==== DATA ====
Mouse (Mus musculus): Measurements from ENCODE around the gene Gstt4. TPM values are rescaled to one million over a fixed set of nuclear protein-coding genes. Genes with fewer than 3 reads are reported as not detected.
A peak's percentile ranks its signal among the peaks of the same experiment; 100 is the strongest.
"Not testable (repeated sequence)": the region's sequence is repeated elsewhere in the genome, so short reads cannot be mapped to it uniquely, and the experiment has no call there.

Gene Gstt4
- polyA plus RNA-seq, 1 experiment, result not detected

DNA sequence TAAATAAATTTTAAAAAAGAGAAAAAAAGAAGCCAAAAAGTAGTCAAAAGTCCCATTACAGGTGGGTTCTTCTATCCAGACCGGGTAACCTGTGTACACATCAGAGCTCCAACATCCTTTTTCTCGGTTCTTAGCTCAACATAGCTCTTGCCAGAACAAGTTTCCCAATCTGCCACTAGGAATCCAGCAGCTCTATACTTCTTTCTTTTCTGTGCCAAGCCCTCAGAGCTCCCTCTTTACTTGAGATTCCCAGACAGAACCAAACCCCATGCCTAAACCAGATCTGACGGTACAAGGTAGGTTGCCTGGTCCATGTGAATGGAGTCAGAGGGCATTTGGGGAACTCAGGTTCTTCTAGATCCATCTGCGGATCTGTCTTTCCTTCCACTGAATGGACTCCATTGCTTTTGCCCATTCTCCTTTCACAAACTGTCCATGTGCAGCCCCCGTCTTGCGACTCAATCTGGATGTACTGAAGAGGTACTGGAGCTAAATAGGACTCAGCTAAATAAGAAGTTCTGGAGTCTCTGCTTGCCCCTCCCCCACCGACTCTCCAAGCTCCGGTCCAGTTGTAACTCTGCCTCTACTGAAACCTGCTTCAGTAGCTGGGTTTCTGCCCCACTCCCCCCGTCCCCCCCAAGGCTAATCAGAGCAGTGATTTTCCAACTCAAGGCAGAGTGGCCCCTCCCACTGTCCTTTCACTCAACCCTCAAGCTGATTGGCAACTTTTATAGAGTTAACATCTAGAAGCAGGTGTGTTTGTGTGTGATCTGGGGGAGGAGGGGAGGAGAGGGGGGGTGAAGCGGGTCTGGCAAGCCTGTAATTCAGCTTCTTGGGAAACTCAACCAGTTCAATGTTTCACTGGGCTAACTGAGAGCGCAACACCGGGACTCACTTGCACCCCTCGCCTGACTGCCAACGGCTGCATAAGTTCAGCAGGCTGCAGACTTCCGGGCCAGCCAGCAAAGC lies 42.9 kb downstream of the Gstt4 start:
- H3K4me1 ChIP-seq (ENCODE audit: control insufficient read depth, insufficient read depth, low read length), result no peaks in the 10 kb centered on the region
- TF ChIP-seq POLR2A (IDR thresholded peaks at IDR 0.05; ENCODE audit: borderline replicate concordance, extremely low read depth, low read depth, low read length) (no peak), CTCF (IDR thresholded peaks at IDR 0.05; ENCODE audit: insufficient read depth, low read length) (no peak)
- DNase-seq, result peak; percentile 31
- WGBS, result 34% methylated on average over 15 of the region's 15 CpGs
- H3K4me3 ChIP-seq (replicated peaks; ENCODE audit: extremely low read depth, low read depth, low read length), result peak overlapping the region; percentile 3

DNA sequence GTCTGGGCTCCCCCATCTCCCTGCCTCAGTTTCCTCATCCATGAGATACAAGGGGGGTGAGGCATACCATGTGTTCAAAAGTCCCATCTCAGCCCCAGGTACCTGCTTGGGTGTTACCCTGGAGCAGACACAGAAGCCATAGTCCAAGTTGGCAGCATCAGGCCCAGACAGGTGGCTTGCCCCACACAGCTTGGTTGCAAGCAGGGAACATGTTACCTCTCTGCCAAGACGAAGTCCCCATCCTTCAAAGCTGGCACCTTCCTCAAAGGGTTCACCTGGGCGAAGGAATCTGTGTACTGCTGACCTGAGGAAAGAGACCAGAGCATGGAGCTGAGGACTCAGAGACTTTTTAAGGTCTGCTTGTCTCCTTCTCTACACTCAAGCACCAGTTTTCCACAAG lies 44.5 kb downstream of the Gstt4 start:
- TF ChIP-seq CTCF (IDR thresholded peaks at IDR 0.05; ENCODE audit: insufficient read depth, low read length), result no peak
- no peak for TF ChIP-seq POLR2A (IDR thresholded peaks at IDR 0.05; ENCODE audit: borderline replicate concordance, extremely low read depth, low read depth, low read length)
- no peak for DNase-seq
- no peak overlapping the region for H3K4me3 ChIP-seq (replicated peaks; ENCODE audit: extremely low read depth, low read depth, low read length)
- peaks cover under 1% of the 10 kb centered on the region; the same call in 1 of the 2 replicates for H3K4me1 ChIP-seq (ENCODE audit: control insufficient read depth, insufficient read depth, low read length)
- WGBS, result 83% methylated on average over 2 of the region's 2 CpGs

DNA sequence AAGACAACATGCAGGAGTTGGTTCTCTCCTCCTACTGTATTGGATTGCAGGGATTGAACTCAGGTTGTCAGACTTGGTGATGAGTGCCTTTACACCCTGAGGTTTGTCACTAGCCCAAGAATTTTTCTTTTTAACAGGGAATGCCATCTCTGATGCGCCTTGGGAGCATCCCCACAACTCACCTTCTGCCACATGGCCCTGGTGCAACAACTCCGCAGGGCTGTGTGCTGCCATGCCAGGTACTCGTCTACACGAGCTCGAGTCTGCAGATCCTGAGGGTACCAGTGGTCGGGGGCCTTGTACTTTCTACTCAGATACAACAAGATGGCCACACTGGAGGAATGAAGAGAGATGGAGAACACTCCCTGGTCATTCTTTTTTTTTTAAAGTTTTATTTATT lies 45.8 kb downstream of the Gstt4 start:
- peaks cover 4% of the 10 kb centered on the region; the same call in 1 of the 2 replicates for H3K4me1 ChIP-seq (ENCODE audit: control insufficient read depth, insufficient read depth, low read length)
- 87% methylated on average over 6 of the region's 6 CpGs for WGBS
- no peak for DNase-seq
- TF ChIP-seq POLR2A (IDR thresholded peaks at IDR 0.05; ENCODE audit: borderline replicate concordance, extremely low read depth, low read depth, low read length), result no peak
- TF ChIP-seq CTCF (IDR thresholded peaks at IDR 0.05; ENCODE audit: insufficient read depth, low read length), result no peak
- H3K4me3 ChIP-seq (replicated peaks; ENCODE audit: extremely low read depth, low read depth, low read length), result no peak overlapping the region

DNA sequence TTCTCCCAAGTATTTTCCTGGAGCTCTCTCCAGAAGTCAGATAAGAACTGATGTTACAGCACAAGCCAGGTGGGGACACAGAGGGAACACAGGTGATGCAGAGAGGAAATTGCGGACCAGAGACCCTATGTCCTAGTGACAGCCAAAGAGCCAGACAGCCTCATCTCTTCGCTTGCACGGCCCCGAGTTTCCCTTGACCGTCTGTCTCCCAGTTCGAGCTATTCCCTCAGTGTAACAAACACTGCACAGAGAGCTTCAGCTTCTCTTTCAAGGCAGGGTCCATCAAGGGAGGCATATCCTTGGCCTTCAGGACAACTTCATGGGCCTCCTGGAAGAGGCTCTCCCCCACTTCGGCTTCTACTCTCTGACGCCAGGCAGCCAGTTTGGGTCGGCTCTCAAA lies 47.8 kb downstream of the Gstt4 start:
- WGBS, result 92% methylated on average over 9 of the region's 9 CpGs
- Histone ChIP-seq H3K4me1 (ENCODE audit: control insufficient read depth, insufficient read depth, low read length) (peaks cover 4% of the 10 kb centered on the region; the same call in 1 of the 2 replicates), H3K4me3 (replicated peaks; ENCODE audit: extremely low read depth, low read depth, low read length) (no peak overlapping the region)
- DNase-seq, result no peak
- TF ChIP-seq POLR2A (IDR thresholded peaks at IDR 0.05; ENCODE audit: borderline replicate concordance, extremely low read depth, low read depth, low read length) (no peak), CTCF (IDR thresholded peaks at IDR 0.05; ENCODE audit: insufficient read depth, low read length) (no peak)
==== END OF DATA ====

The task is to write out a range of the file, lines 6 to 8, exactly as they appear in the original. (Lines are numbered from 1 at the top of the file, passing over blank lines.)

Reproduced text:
DNA sequence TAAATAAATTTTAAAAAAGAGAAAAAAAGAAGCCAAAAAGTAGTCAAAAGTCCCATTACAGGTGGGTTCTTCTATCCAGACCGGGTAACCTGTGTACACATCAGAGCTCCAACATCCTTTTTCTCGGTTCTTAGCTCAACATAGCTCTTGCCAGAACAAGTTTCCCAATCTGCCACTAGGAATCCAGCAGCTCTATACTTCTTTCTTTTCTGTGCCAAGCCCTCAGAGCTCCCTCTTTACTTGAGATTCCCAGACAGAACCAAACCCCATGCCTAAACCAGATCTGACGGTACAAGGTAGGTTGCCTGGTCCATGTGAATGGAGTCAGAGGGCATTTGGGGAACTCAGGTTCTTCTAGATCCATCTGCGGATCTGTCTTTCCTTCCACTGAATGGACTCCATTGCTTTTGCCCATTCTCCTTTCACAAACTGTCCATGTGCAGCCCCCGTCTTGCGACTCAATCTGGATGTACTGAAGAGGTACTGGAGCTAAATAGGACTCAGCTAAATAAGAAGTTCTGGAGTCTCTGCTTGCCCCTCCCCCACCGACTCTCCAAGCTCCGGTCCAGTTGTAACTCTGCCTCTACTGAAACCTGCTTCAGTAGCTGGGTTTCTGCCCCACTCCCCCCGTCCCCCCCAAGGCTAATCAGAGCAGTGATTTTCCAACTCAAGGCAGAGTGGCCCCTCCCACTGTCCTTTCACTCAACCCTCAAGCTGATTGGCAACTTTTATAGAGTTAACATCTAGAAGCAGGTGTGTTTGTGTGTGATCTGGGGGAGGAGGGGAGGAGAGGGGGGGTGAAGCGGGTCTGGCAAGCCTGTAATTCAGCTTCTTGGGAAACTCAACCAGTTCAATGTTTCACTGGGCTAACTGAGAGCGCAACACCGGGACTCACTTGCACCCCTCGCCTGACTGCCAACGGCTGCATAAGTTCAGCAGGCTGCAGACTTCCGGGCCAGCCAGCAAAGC lies 42.9 kb downstream of the Gstt4 start:
- H3K4me1 ChIP-seq (ENCODE audit: control insufficient read depth, insufficient read depth, low read length), result no peaks in the 10 kb centered on the region
- TF ChIP-seq POLR2A (IDR thresholded peaks at IDR 0.05; ENCODE audit: borderline replicate concordance, extremely low read depth, low read depth, low read length) (no peak), CTCF (IDR thresholded peaks at IDR 0.05; ENCODE audit: insufficient read depth, low read length) (no peak)